Appealing to Zimbabwe’s ‘forgotten’ rural areas, Maxwell Shumba makes his ZimFirst party all-inclusive

In an effort to stand out from the new political parties on the scene, Maxwell Shumba, the founder of ZimFirst party, says he is appealing to all Zimbabweans, but has made a point of launching party intiatives in rural Zimbabwe in order to create an all-inclusive party. He speaks to RFI about the road to the 2018 elections, the party’s involvement in the electoral reform public protests, and the issues he has with former Zimbabwe vice president Joice Mujuru.

By Laura Angela Bagnetto

How would you describe ZimFirst?

It’s a unique party. We recognize that Zimbabwe has had perennial problems with presidents, party presidents who do not want to leave office. So, we uniquely place ZimFirstto be the first party which will have a campaign team as a stand alone…so that in subsequent years, other future leaders can come out and launch their campaign beyond Dr. Shumba. We are moving towards 2018, we are getting a lot of traction, we have the road map for 2018 and we have gained international credibility.

You have launched your party in the rural areas, not in Harare, or Bulawayo. What is the significance of this?

Traditionally, the rural areas are a second thought. People go to them when it’s election time, so we think we are different. Last week we had an event in a rural centre where we launched another initiative, the “SpeakOut.” We put a lot of importance to the people who are the majority, in fact, the majority living in abject poverty. In that rural village, when nine people lost their lives in one day in the revolutionary war, the so-called Chimurenga War, nine of them were freedom fighters. Twenty-nine were villagers, including my sister. But when we got independence, we never saw any of the Zanu-Pf leaders. They didn’t come to console us, or even to hear the stories—you know, the trauma. The village was traumatized. Up to now, no one has ever visited us. My father, my uncle, they died… that’s why we launched our party in rural Murewa [ndlr: Zihundi village in Murewa]. There’s a lot of significance. The roads are dilapidated…despite independence, we still have unfulfilled promises. For us, the revolution was a betrayed revolution and we wanted to showcase that.

It seems that although your party came out last year, former Zimbabwe vice president Joice Mujuru took the same name of your political party. Can you tell us what is the issue behind your party’s name and her party’ name?

In 2014, after Joice had been chucked out of Zanu-Pf, I coined the Zimbabwe First National Convergence. I tasked the people to approach everyone on the political scene and civil society, and we approached Joice. And from Joice I ended up having direct contact with Didymus Mutasa. Around March they came to me through Mutasa, claiming that the hierarchy had met and claiming that they wanted to create something called Zanu People First—Zanu from them and People First from me. They were hoping to erase or reverse the outcome of their previous congress. I told them no—ZimbabweFirst, Country First, People First was a novel concept that we did not want to associate with any previous name. Joice being Joice, a VP who is used to getting everything, they just continued without due regard. At first they called themselves Zanu People First. To the disgust of our members, they were taking everything. Their manifesto was a copy-paste from our manifesto. They decided to build brick-by-brick—they took everything from us.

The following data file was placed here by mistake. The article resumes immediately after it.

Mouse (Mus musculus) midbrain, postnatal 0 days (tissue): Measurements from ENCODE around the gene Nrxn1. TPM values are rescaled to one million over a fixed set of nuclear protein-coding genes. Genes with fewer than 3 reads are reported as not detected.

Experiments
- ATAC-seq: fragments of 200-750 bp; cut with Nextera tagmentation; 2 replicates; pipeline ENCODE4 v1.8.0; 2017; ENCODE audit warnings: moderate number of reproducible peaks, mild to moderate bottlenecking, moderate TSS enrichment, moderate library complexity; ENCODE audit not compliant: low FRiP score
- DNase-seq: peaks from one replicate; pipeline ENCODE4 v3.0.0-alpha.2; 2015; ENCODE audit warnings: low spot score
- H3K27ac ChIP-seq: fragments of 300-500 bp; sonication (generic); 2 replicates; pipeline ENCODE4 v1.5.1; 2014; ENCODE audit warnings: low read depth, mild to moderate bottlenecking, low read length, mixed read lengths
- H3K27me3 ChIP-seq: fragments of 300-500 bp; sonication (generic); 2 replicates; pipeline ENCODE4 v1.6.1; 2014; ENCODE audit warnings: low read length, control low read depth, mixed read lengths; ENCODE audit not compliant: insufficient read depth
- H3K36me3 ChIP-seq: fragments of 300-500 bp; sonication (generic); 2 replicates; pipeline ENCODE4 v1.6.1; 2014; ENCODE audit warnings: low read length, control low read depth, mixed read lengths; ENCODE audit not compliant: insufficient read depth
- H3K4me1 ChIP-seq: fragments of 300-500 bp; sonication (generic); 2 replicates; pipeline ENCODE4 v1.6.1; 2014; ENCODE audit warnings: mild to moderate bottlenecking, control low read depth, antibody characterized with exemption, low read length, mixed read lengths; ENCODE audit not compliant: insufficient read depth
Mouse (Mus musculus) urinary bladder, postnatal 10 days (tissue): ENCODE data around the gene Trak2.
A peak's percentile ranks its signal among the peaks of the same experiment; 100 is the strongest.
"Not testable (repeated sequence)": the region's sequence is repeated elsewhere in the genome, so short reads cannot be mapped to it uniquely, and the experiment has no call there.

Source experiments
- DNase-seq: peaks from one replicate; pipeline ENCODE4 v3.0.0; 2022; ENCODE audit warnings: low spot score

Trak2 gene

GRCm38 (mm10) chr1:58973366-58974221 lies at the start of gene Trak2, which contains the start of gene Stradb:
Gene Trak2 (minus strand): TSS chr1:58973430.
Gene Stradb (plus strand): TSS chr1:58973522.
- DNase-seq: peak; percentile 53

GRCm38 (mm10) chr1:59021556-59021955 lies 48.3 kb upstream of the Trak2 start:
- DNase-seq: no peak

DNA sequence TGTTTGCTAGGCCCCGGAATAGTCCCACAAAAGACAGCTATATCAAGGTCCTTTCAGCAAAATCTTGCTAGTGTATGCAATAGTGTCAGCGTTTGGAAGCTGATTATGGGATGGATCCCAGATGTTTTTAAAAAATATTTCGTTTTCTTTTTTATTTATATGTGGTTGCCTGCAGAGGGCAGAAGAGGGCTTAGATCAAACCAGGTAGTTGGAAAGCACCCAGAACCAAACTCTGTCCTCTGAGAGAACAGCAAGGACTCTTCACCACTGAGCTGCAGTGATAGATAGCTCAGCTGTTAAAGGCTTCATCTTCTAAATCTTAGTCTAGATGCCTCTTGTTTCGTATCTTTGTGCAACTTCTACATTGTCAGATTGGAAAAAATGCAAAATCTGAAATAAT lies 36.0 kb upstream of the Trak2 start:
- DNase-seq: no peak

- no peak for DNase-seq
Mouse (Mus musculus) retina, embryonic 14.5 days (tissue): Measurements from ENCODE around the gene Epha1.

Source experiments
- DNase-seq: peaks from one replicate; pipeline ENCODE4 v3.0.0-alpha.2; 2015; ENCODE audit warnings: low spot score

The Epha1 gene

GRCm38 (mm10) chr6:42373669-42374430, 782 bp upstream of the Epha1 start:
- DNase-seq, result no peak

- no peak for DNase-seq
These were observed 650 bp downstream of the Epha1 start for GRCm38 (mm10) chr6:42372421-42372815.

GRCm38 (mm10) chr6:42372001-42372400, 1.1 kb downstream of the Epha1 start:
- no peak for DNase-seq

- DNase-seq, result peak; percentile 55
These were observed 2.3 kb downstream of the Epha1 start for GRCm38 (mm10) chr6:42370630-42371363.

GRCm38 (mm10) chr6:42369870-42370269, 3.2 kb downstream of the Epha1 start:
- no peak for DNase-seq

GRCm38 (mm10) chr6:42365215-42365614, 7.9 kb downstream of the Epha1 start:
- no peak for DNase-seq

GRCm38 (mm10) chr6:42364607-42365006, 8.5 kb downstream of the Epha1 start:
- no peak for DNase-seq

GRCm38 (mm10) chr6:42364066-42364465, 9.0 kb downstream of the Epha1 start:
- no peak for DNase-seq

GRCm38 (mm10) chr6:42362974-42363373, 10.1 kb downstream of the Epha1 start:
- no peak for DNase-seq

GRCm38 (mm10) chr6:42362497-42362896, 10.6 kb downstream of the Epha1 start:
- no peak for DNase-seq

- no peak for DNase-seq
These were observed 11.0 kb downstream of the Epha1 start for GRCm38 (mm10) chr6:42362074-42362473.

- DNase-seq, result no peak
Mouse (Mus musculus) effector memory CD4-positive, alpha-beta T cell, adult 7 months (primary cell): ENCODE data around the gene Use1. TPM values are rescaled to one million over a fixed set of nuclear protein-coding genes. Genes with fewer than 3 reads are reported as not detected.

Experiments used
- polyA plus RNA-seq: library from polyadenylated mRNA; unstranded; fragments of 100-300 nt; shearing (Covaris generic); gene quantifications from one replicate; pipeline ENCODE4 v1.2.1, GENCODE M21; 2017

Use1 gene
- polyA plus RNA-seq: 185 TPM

And remember, we launched on September 26, 2015. Country First, People First, ZimbabweFirst is on everything—on our logo, our documents. I even told them earlier that they needed to leave our name alone. But Joice is used to getting what she wants by using political power. That’s the ZanuPf we’re trying to fight. It’s also an indication that she has not changed. So when they launched their party in March 2016, it was like we never existed. As ZimFirst, as much as people are pushing for a coalition of political parties, ZimFirst will never be in a coalition with Joice Mujuru. Mujuru’s party is ‘Mujuru’s Party’ until they find a name.

Is the National Electoral Reform Agenda (NERA) pushing for a change in Zimbabwe electoral laws also a priority for ZimFirst?

The push for electoral reform is a priority for Zimfirst. A collective effort is need to push Mugabe to enact electoral reform but a political coalition is far from it. The National Electoral Reform Agenda (NERA) is an alliance of political parties which have agreed in principle to push for electoral reform. It’s not a coalition to contest elections whatsoever. We retain our own concept of coalition going into 2018. People from all walks of life—women, professionals, the youth—they are forming a coalition in ZimFirst. We have our own concept of coalition. It’s a coalition of the people at home and abroad. We will let those who are tainted flock together. We are not going to join yesteryear leaders who have failed, who are tainted—just for the sake of unity. We are not going to sacrifice our integrity. We are not going to sacrifice the future of Zimbabwe for the sake of unity. We are on course to be the party which is going to rebuild Zimbabwe. – RFI

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